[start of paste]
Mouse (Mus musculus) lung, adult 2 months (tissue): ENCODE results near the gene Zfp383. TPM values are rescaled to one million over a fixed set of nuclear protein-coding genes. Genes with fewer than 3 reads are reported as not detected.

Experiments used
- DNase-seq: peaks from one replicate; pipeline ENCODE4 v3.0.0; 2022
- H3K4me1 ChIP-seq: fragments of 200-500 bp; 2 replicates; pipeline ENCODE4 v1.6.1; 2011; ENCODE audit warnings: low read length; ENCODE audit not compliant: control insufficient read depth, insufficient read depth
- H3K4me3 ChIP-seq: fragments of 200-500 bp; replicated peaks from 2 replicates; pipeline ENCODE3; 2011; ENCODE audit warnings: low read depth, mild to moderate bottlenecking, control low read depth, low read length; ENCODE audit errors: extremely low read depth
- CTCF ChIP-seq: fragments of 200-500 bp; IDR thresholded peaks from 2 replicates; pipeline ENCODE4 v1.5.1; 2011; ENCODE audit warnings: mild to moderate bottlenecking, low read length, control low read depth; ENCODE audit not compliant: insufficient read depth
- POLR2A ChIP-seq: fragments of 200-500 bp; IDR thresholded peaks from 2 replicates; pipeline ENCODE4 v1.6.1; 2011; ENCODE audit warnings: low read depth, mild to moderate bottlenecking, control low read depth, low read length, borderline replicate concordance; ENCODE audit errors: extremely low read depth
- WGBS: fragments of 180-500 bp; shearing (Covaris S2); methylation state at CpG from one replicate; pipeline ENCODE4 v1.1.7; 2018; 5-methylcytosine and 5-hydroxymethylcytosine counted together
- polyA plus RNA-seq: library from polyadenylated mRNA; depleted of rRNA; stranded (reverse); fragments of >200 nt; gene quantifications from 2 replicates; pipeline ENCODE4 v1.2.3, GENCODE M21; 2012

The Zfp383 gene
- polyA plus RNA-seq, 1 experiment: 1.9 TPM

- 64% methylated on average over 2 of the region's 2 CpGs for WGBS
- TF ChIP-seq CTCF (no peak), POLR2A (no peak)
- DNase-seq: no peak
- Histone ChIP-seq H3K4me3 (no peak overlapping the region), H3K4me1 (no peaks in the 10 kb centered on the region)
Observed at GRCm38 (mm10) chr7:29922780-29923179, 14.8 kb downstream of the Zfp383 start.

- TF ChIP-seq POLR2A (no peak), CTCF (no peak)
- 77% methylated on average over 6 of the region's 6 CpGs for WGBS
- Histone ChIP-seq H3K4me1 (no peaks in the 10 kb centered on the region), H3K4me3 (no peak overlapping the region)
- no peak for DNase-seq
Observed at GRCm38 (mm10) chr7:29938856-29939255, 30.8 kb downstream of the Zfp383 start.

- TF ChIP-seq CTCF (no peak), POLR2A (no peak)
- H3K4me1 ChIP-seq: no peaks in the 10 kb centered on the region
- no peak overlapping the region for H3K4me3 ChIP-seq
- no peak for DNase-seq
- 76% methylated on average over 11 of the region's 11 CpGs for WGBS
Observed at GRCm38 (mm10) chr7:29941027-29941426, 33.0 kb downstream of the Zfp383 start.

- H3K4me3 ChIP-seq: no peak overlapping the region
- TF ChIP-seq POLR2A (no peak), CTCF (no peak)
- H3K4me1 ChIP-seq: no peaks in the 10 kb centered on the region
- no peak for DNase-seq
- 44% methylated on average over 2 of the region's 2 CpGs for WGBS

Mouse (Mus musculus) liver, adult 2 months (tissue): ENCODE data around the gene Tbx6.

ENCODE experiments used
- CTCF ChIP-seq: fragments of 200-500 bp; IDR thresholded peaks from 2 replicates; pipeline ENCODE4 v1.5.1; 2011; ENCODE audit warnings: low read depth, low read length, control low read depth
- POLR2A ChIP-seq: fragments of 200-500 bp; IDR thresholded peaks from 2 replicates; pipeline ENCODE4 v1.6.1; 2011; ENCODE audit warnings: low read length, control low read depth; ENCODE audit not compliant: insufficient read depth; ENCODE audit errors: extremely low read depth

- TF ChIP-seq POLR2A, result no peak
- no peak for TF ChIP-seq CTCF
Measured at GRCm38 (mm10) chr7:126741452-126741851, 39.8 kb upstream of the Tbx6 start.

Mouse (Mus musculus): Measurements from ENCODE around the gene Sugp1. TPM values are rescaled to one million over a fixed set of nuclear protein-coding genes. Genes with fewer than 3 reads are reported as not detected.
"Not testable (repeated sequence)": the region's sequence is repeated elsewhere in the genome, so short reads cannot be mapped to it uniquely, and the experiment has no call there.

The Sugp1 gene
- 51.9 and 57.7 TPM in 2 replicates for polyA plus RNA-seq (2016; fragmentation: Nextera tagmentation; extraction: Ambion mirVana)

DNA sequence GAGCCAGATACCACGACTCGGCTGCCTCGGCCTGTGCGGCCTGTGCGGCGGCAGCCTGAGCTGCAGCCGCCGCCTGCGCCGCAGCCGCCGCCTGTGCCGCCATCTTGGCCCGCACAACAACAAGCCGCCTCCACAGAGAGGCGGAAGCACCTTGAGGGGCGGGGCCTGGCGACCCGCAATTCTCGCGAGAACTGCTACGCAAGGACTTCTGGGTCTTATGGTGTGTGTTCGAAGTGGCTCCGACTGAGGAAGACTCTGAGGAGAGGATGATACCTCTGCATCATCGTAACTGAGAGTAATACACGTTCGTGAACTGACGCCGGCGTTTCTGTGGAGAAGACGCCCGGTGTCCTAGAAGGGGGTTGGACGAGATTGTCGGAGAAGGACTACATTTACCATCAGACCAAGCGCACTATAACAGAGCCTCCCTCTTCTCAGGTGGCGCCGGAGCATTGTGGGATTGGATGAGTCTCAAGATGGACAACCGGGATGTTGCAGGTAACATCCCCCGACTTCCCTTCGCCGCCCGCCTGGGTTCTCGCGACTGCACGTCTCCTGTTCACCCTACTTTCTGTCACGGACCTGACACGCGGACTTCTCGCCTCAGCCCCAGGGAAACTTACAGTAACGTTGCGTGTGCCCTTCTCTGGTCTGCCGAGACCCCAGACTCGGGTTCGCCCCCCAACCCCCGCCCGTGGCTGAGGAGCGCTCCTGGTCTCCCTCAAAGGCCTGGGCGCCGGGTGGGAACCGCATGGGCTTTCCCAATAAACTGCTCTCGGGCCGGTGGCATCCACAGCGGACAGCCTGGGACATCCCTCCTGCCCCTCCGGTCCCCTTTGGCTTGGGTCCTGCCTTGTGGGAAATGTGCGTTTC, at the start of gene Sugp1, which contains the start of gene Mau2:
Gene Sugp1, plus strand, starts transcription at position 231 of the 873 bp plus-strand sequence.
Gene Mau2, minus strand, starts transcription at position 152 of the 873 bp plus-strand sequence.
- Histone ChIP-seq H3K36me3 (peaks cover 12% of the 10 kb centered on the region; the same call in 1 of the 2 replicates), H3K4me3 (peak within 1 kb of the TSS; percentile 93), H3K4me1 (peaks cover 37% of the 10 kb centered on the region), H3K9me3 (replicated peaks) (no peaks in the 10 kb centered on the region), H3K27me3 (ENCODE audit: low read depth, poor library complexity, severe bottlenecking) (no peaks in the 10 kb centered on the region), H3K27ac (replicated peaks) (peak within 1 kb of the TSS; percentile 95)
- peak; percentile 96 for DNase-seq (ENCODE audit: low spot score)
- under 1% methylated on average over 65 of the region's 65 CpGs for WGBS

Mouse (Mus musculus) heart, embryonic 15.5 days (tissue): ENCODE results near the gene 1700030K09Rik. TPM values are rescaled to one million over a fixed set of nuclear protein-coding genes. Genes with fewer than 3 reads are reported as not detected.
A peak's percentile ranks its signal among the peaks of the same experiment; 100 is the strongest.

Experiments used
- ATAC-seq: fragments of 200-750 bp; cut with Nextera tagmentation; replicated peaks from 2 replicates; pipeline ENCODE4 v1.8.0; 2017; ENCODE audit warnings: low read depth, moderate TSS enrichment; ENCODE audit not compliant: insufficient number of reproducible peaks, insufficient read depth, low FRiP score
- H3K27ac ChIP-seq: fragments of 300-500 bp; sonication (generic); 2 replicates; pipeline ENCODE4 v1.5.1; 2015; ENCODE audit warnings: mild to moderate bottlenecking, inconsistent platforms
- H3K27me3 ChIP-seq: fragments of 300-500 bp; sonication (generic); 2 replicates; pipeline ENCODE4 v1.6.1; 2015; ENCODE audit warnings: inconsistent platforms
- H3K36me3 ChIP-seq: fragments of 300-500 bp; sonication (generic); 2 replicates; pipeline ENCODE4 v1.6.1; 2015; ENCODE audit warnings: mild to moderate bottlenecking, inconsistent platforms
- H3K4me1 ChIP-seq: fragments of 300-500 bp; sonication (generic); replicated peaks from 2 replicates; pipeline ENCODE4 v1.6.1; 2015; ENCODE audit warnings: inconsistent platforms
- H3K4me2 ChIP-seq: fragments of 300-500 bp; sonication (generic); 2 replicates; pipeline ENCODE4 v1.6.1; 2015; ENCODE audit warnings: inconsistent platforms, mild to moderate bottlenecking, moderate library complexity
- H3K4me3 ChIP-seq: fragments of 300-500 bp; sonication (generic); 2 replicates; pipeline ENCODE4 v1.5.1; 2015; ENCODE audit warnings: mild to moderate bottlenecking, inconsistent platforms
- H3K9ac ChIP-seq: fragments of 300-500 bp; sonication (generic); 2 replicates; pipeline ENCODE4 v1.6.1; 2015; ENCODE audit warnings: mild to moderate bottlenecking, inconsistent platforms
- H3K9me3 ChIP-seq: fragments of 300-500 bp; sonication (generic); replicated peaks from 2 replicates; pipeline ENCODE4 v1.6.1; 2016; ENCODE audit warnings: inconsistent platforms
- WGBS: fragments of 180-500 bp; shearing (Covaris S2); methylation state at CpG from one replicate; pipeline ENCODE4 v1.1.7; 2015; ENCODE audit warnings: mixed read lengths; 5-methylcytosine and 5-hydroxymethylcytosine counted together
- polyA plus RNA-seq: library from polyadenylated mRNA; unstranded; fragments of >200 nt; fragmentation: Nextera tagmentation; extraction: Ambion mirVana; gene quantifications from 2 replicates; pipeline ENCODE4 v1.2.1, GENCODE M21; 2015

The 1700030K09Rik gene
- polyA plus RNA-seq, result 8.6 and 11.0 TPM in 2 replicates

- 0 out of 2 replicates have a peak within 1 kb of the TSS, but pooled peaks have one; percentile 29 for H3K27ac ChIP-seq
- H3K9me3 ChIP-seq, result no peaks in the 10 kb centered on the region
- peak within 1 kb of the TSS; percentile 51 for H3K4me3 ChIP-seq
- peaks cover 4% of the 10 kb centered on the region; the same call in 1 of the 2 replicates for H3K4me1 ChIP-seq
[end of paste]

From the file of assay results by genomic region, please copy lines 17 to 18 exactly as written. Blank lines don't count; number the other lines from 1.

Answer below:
- TF ChIP-seq POLR2A (no peak), CTCF (no peak)
- 77% methylated on average over 6 of the region's 6 CpGs for WGBS